Effect #1: A VAT triggers more government spending and higher tax burdens. International evidence clearly shows that a VAT is very likely to increase the aggregate burden of government. The burden of government in Europe used to be only slightly larger than it was in the United States. Yet since the late 1960s, when various nations began to implement VATs, Europe's overall tax burden has climbed rapidly. These higher taxes have translated into higher spending. Government spending in European Union nations consumes a much larger share of economic output-in some cases, more than 50 percent of economic output. Even if state and local government spending is included, the burden of government spending in the United States is much lower.


Effect #2: A VAT slows the economy and destroys jobs. By taking resources out of the productive sector of the economy and transferring them to the government, a VAT would slow economic growth

and undermine job creation. The VAT drives a larger wedge between pre-tax income and post-tax consumption, thereby reducing incentives to engage in productive behavior. The economic damage of a VAT might be avoided if the tax replaced other forms of taxation, but the European experience shows that VATs almost always have resulted in a larger aggregate tax burden.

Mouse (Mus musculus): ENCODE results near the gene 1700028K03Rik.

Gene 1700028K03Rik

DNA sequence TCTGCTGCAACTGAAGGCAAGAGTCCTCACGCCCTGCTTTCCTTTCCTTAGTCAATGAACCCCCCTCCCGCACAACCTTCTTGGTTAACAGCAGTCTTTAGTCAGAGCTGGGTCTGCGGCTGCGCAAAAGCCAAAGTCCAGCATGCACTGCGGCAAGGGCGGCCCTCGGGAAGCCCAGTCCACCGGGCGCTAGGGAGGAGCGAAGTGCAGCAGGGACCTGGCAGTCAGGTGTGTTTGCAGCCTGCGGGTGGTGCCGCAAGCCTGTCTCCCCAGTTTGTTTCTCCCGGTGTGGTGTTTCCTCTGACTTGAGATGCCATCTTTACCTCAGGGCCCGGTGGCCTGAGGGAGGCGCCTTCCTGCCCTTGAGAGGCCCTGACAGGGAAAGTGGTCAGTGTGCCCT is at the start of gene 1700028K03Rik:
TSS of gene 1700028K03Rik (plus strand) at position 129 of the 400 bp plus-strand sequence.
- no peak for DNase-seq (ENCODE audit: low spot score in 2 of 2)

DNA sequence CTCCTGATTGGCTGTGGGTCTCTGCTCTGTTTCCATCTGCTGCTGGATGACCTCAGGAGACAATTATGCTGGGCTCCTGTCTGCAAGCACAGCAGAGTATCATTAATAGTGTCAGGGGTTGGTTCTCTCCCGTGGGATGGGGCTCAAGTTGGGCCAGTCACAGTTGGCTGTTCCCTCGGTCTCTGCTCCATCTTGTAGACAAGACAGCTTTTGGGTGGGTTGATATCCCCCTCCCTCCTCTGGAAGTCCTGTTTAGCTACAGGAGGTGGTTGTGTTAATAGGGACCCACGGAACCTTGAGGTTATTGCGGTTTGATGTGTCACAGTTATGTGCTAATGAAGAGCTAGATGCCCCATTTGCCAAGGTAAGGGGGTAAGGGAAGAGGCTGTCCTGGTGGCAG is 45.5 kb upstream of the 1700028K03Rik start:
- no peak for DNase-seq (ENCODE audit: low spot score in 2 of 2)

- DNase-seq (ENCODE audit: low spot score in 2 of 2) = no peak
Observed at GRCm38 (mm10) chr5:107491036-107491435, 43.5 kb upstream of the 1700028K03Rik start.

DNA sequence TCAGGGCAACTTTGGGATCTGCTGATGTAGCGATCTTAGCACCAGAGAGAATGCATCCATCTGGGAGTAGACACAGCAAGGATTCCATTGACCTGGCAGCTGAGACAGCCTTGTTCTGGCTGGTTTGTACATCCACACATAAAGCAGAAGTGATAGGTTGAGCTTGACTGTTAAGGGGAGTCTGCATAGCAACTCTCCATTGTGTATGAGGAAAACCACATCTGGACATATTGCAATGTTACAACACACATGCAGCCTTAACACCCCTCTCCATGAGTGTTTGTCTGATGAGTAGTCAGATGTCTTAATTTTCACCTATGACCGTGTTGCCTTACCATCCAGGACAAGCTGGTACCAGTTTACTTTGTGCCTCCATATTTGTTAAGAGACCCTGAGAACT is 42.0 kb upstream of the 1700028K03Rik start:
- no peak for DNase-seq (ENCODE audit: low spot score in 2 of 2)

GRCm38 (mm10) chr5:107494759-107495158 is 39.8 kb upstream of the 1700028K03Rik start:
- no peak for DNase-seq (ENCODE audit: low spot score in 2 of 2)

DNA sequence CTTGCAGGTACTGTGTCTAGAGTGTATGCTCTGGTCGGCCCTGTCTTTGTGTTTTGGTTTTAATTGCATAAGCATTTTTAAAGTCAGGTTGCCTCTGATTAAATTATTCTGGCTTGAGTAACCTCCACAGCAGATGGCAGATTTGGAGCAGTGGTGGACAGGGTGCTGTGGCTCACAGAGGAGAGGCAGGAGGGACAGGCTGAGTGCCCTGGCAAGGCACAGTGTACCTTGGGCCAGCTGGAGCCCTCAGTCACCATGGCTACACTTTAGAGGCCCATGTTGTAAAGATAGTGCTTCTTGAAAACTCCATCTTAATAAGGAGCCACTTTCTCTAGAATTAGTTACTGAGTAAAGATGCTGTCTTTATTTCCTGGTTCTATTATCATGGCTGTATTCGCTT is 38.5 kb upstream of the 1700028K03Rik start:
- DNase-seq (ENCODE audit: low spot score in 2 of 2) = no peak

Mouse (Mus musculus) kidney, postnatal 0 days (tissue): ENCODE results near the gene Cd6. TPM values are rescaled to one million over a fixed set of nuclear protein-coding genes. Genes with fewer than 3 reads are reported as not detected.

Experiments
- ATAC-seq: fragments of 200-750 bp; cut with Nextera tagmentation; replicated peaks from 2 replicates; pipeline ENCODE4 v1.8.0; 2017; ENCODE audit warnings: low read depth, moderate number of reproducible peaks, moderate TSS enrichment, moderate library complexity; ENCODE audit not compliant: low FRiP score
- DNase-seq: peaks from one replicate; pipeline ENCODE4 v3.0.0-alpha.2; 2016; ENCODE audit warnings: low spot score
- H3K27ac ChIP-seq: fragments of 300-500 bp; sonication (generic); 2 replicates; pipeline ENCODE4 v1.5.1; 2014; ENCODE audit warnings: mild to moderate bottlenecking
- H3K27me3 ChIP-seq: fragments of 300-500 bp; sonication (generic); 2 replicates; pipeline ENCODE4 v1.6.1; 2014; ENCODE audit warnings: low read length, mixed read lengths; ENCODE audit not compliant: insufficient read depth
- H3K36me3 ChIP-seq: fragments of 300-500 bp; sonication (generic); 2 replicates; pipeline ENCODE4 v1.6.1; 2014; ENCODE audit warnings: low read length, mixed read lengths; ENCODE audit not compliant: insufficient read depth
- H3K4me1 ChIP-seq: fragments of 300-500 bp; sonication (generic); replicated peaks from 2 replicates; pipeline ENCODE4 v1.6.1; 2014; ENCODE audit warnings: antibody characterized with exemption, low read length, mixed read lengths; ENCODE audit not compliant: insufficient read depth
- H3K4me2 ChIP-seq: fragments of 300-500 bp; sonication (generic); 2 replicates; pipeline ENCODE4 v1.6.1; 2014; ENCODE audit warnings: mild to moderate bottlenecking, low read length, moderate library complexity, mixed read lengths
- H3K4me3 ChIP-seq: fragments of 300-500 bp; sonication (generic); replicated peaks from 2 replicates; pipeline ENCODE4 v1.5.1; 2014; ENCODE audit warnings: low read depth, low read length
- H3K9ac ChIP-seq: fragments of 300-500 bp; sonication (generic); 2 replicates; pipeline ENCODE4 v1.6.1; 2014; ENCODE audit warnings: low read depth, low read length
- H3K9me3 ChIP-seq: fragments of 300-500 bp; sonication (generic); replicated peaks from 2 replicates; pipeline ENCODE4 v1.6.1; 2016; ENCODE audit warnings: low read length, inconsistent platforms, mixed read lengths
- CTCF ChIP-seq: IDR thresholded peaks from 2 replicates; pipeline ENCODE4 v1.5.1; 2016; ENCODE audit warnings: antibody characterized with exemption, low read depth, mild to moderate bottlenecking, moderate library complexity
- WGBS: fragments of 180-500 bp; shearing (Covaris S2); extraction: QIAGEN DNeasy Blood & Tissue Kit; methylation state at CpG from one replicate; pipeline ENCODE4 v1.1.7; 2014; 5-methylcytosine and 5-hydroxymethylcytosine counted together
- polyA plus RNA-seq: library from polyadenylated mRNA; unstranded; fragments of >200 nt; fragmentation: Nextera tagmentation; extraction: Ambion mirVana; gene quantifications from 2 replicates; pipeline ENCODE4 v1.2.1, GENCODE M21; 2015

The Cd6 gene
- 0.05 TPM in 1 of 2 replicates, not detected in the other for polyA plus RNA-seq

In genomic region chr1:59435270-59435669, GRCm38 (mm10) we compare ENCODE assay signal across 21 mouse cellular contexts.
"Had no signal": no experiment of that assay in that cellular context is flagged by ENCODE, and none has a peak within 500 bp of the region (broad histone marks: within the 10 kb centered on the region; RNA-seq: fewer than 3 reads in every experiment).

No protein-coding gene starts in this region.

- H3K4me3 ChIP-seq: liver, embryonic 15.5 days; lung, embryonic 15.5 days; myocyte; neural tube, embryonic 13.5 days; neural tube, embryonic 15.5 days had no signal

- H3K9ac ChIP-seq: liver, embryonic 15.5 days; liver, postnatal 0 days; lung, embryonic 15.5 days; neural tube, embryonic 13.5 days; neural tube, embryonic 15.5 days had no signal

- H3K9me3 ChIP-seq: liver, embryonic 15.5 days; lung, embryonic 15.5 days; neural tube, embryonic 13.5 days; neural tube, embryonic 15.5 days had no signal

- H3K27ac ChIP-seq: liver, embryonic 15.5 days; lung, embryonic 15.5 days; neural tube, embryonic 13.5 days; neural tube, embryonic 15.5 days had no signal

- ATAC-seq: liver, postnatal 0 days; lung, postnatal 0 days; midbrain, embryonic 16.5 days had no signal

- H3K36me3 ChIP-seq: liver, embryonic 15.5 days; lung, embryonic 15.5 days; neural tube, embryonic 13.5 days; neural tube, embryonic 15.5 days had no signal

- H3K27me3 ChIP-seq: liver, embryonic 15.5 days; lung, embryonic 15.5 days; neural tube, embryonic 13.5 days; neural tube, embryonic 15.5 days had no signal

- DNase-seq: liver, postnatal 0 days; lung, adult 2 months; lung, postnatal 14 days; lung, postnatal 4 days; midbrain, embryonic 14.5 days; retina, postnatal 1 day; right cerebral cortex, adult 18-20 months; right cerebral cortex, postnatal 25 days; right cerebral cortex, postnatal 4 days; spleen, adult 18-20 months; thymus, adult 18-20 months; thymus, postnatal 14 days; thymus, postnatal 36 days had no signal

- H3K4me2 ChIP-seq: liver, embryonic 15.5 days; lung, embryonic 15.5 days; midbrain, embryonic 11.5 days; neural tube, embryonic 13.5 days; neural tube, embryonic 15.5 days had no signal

Effect #3: A VAT means higher income taxes. In most-if not all-developed nations, there are politicians who are fixated on the distribution of the tax burden. In other words, they want "rich" people to pay a certain percentage of the tax burden. But a VAT is evenly distributed among income classes, meaning that the imposition of such a tax would reduce the relative "progressivity" of the overall tax burden. To obtain political support from the left, politicians who are seeking to impose a VAT or to increase the rate of an existing VAT therefore often simultaneously increase income tax rates to preserve the progressivity of the entire tax code.